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Keep city, school board races clean

PETS & THEIR PEOPLE

Frisco resident Collen Davis finds personal connection to rescued dog

LYNN BERGMAN Contributor

KATHRYN HORNER Contributor

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April 22, 2011

neighborsgo | Frisco | Little Elm |

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udslinging has been part of politics for as long as I can remember, but in the era of soccer parents arguing with referees or sometimes even players, I know this is not the example I want my children to see coming from our elected officials in Frisco. During a recent discussion of local politics with a friend, we chatted about some of the mudslinging in the Frisco City Council races and the FISD Board race. She made a comment that stuck with me. She said, “That’s politics.” Why does the general public have the view that “it’s just part of politics?” If you really think about that statement, it doesn’t make sense. Much media attention has been given to bullying in schools, and cyber bullying, but it surprises me that it’s acceptable for adults to bully each other to give themselves a better image. It’s no wonder we struggle to get the anti-bullying message across to our children. They see firsthand examples of upstanding citizens, who are leaders in the community, now running for political positions or school board positions, bashing their opponents any way they can. To the City Council and FISD Board candidates: Do you think for the remaining month of your campaign that you can remove your derogatory comments about opponents from your Facebook, refrain from negative comments about your opponents at neighborhood meet and greets, and return the magnetic car signs that were stolen from the vehicles of supporters of your opponent? Let’s free Frisco from witnessing bullying amongst its leaders. If you bully someone, you may lose a vote. Maybe the next election will have a code of conduct. But for now, we could make the city of Frisco, not only the “fastest growing city in the U.S.” or “the best place to raise an athlete,” but the “best town to run for office since Mayberry.” Lynn Bergman is a frequent contributor to neighborsgo.com.

ime has flown for Frisco resident Colleen Davis and her playful pal, Roxie. Colleen has a special connection to the 7-pound, 2-year-old papillon mix. “Being adopted myself, I have a soft spot for animals looking for a home,” she said. “[Our family] can’t imagine life without her.” Colleen adopted Roxie from the Frisco Humane Society in April 2010 to keep a promise to her 12-year old daughter and animal lover, Jenna. She had promised that the family would adopt a second family dog to accompany their 4year old schipperke, Bear, who they adopted two years earlier. “It’s hard to believe it has been almost a year since Roxie came to live with us.” Davis said. “She is a very energetic little girl, and we love her.” Roxie was found during late-winter after a major snow storm by a Dallas family who went sledding in a park in Irving. As they were leaving, they spotted Roxie, darting across the snow and rescued her. During the same time, the Davis family lost their 15-year-old rescue cat, Seren, to cancer. Still grieving a few weeks later, Colleen, her husband, Christopher, Jenna and 17-year-old Evan browsed the aisles of PetsMart. As they rounded the corner, they spotted the Frisco Humane Society Adopt-A-Pet event, and were immediately drawn to Roxie.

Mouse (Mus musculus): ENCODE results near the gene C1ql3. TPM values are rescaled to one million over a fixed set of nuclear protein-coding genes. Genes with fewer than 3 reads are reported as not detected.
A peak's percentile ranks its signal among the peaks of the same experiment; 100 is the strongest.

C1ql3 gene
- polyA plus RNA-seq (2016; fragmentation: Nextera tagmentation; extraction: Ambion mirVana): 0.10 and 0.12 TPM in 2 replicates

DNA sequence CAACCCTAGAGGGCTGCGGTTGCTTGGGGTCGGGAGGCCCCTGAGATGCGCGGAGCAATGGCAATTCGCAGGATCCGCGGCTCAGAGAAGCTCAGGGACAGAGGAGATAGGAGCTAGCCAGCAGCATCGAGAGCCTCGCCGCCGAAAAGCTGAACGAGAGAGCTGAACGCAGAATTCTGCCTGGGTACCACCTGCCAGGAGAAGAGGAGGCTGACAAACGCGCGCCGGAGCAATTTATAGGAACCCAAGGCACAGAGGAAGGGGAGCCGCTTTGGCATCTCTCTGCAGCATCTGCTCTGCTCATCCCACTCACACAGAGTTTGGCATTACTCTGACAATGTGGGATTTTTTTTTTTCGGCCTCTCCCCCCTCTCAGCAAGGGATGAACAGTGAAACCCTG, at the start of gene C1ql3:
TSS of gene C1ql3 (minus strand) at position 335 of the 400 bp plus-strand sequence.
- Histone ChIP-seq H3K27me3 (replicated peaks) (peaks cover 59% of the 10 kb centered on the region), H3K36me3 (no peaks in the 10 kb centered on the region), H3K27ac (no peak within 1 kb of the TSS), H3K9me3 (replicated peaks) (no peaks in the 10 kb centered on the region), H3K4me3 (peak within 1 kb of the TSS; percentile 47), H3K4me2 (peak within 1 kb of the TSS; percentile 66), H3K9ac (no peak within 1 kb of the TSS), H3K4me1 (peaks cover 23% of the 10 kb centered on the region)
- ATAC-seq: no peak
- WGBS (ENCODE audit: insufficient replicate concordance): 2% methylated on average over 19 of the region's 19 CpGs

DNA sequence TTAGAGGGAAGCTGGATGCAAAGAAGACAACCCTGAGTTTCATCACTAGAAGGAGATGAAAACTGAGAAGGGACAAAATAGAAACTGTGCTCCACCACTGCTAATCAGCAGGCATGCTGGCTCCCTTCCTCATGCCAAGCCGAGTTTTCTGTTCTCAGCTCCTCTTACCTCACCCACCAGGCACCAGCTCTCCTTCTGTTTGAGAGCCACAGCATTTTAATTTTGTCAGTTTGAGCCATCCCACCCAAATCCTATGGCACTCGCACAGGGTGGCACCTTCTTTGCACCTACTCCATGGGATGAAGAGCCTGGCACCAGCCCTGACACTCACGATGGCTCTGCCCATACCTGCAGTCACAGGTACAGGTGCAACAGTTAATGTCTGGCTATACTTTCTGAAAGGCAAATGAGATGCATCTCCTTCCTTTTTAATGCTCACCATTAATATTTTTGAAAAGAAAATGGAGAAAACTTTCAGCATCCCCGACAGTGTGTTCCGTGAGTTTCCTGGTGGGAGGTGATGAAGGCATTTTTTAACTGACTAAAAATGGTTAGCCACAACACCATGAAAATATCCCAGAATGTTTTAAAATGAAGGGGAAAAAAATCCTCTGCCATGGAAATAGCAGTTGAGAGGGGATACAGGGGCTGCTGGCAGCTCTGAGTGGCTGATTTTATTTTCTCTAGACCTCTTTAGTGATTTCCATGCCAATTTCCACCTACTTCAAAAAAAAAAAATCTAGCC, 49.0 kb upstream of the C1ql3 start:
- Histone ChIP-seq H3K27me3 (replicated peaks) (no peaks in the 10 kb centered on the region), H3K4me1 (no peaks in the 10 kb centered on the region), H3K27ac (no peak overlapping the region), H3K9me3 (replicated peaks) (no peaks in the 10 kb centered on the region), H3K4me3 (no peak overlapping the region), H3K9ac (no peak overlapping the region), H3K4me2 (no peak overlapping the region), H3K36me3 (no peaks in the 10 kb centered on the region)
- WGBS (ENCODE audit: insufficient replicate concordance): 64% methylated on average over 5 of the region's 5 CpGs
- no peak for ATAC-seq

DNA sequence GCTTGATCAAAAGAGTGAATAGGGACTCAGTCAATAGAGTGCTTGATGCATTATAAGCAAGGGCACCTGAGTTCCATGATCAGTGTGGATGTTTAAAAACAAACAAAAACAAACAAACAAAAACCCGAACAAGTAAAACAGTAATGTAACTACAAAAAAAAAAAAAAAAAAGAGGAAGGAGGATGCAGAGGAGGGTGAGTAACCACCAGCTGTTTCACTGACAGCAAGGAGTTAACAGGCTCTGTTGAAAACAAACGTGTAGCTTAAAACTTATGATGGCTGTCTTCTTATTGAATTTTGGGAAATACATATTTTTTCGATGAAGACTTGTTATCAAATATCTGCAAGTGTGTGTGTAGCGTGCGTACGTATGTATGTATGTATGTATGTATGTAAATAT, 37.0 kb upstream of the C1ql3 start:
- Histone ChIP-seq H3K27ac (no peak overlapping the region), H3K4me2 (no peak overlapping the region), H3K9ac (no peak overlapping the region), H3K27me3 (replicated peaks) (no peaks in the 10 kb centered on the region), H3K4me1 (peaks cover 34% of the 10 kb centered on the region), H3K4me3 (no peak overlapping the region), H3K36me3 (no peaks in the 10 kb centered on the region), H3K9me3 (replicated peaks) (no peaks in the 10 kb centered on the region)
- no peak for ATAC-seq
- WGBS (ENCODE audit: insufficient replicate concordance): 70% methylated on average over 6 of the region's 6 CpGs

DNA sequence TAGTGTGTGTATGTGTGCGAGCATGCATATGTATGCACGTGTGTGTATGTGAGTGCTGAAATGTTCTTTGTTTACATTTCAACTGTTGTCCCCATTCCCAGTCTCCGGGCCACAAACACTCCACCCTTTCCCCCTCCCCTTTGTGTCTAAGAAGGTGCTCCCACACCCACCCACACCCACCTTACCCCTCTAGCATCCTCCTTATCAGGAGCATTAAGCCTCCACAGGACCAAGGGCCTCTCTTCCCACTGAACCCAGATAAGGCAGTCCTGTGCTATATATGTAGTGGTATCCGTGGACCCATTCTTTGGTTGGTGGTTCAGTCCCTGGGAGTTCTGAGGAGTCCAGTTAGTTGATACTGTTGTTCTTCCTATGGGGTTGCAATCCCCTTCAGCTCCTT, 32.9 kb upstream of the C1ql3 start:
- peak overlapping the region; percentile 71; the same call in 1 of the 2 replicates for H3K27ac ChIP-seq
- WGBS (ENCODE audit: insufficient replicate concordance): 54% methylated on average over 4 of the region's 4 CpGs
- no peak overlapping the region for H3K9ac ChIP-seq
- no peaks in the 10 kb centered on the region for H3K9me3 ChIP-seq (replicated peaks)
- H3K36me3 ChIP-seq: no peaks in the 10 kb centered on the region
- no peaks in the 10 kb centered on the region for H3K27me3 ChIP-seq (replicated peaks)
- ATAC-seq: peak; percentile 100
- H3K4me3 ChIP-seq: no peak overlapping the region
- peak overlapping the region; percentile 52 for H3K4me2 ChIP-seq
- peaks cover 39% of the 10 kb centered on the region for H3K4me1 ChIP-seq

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PETS & THEIR PEOPLE Post stories and photos about the four-legged friend in your life on neighborsgo.com, and you might see them in an upcoming edition.

Photo submitted by KATHRYN HORNER

Roxie, a 2-year-old papillon mix, sits with Jenna Davis of Frisco.

“My daughter met her, and it was love at first sight.” Colleen Davis said. “Roxie’s cute little under-bite, butterfly ears [and] her curious look were too much to resist.” Roxie has settled right in as a fullfledged member of the Davis family. She spends her days playing tag and tug-awar with her best friend, Bear, and her evenings snuggled tight on the couch with her family.

The Davis family loves their perpetually happy and playful little Roxie. Kathryn Horner contributes to neighborsgo on behalf of the Frisco Humane Society.

MORE INFO To see adoptable pets at the Frisco Humane Society, visit friscohumane society.com.

Frisco resident Collen Davis findspersonal connection to rescued dog  

“My daughter met her, and it was love at first sight.” Colleen Davis said. “Roxie’s cute little under-bite, butterfly ears [and] her curious...

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